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Wednesday, October 9, 2019

Review: DOLEMITE IS MY NAME finds Eddie Murphy back on top

Hearing that Eddie Murphy and Netflix are teaming up might give you pause. Given the last 20 years of Murphy's career arc, you wouldn't be blamed if images of Pluto Nash are what first come to mind. It's been a brutal couple of decades for a man that was once one of the hottest stars in Hollywood; a cavalcade of fat suits, prosthetics, and bottom of the barrel scripts had basically turned his career into something resembling Adam Sandler's, minus the occasional foray into more thoughtful material. Even his huge Oscar play in 2006 for Dreamgirls was derailed when he appeared in Norbit that same year. But a funny thing about expectations: they can sometimes delightfully be upended.

Enter Dolemite.

It's no surprise that Rudy Ray Moore aka Dolemite might be a bit of an icon for Murphy. It's hard to imagine he didn't have a copy of "Eat Out More Often" on his shelf right next to his Red Foxx and Richard Pryor albums. The idea that he would eventually play him on screen is, at it turns out, a natural fit. For director Craig Brewer (who himself has struggled for a hit post-Hustle and Flow), Murphy ends up finding perhaps the role of a lifetime. He doesn't sound like Moore, he doesn't really look like Moore, but on gravitas and charm alone he somehow becomes him in a sharply sweet film that plays a whole lot like a Blaxploitation version of The Disaster Artist.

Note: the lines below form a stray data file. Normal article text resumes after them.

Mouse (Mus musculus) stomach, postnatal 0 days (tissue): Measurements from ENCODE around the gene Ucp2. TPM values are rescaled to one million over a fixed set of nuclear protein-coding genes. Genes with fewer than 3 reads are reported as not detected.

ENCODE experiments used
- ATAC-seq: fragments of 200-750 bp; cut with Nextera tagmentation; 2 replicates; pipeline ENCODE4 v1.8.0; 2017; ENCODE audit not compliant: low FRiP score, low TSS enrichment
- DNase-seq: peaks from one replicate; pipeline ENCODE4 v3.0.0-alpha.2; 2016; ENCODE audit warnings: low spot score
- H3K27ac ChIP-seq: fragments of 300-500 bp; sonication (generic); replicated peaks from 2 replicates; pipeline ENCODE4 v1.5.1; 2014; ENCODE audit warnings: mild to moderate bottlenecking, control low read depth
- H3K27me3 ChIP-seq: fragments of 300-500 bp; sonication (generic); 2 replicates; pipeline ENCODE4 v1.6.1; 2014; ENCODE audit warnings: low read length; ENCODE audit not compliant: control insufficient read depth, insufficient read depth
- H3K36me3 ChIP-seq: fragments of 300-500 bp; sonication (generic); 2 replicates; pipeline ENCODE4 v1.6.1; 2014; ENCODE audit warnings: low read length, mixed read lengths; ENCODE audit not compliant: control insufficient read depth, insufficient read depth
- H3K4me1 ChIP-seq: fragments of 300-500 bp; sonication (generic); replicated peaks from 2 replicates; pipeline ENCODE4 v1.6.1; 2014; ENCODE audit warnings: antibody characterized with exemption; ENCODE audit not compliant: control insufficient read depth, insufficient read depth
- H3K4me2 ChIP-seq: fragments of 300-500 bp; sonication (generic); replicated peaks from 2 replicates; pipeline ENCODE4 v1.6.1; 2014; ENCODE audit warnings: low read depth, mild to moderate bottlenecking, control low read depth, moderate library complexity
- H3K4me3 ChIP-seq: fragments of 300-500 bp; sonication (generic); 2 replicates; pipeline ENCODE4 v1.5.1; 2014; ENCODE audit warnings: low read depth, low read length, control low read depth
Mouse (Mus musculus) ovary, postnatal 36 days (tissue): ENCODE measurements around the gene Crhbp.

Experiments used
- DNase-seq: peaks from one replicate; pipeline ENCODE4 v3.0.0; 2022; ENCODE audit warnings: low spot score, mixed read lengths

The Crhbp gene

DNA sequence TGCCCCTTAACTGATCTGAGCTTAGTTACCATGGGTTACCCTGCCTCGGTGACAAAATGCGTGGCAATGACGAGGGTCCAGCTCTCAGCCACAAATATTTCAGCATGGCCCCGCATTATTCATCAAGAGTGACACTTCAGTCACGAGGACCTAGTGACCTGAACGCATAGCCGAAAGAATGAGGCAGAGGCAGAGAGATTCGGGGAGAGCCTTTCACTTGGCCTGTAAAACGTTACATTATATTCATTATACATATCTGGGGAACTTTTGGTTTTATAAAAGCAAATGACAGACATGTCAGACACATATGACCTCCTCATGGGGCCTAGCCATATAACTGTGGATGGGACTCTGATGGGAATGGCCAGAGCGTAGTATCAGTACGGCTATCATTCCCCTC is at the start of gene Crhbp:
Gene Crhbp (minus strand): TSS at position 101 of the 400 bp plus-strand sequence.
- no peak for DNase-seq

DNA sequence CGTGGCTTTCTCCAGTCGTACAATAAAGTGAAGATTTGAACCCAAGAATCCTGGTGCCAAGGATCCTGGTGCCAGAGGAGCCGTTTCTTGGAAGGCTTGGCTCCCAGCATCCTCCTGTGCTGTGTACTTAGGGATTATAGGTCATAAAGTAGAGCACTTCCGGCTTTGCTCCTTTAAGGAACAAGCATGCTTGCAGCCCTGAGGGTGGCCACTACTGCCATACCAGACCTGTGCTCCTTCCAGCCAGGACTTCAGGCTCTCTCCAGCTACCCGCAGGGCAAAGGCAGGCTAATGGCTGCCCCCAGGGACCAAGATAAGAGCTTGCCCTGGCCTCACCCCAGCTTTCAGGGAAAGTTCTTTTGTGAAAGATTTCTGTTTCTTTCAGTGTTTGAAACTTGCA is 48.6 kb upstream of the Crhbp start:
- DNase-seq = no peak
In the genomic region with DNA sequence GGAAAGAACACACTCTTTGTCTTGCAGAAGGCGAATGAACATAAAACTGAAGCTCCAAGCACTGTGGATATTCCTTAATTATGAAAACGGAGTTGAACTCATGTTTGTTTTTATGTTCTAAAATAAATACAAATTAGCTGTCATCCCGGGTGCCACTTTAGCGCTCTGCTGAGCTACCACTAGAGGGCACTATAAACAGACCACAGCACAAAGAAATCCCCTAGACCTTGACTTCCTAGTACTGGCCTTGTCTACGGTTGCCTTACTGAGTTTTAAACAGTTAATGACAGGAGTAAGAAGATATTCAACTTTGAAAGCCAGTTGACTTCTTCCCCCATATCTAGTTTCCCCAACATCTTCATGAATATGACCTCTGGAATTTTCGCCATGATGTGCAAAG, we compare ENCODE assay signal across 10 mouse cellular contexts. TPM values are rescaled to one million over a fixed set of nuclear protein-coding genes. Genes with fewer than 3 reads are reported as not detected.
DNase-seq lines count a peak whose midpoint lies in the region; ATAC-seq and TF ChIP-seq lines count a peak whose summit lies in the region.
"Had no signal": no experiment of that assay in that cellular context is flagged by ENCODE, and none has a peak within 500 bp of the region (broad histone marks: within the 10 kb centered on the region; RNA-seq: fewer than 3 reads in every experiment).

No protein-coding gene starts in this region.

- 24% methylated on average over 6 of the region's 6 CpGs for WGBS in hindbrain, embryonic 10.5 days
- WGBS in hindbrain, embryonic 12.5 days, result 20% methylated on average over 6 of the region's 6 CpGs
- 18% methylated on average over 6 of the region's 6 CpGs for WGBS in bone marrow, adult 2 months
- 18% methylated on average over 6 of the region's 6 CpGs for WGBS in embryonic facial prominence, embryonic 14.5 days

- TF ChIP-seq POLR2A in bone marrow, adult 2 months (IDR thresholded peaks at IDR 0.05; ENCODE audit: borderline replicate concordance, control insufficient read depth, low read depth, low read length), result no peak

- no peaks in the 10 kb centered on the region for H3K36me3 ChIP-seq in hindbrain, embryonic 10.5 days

Just to catch (probably white) people up, Moore is basically considered the Godfather of Hip Hop. The singer and dancer was a struggling record store employee, just looking to finally find his big break in Los Angeles through music or stand-up comedy. At one point he starts to hear stories from local vagrants of a man called Dolemite and his unbelievable sexual conquests. Inspired, Moore created a new on-stage persona based on these stories, adorning himself in full pimp regalia and a rat-a-tat-tat style rhyming delivery that left audiences enraptured and made him a word of mouth success, with youth just having to own his crude act in brown bags. It was all marketing, but it was a stroke of brilliance, and it unintentionally influenced a generation of comedians and rappers. It even eventually culminated in a movie, which is where surely most viewers will immediately recognize the name, even if they've never seen the film in question.

Dolemite Is My Name smartly bifurcates this story over its two hour running time, spending the first hour with Moore's initial struggles, the creation of his act, and his rise as a cult performer. When it enters its second half, Brewer (and screenwriters Scott Alexander and Larry Karaszewski) deftly spends the remaining running time on the eponymous film that made Moore a household name. While the build-up to get there is a lovely story of self-made determination, its in this second half where Dolemite Is My Name really starts to get into the swing of things.

Murphy's warm and ingratiating performance as the seemingly hapless, yet extremely shrewd Moore is some of the best work of his career, and certainly the best of this latter period. Though he gets terrific support from Da'Vine Joy Randolph as his close confidant and creative collaborator Lady Reed, and (another comeback surprise) Wesley Snipes as D'Urville Martin, the Hollywood bit-player turned blaxspoitation star of whom Moore is so enamored, he offer him directorial reigns of the film. Where Murphy's Moore is an affable figure, Snipes' Martin is haughty and off-putting, and he drives a unique kind of energy into the film, creating a fun two-some in that excellent sequence of events.

There's nothing new here, structurally. Dolemite Is My Name doesn't reinvent the biopic wheel. But that it tells this triumphant story in such a lush and vibrant way, and that it acts as a vehicle for Murphy's continually bottomless charisma, makes it easy to recommend. It also acts as a pitch-perfect love letter to the Blaxploitation genre and underscores the passion that went to the making of those films.

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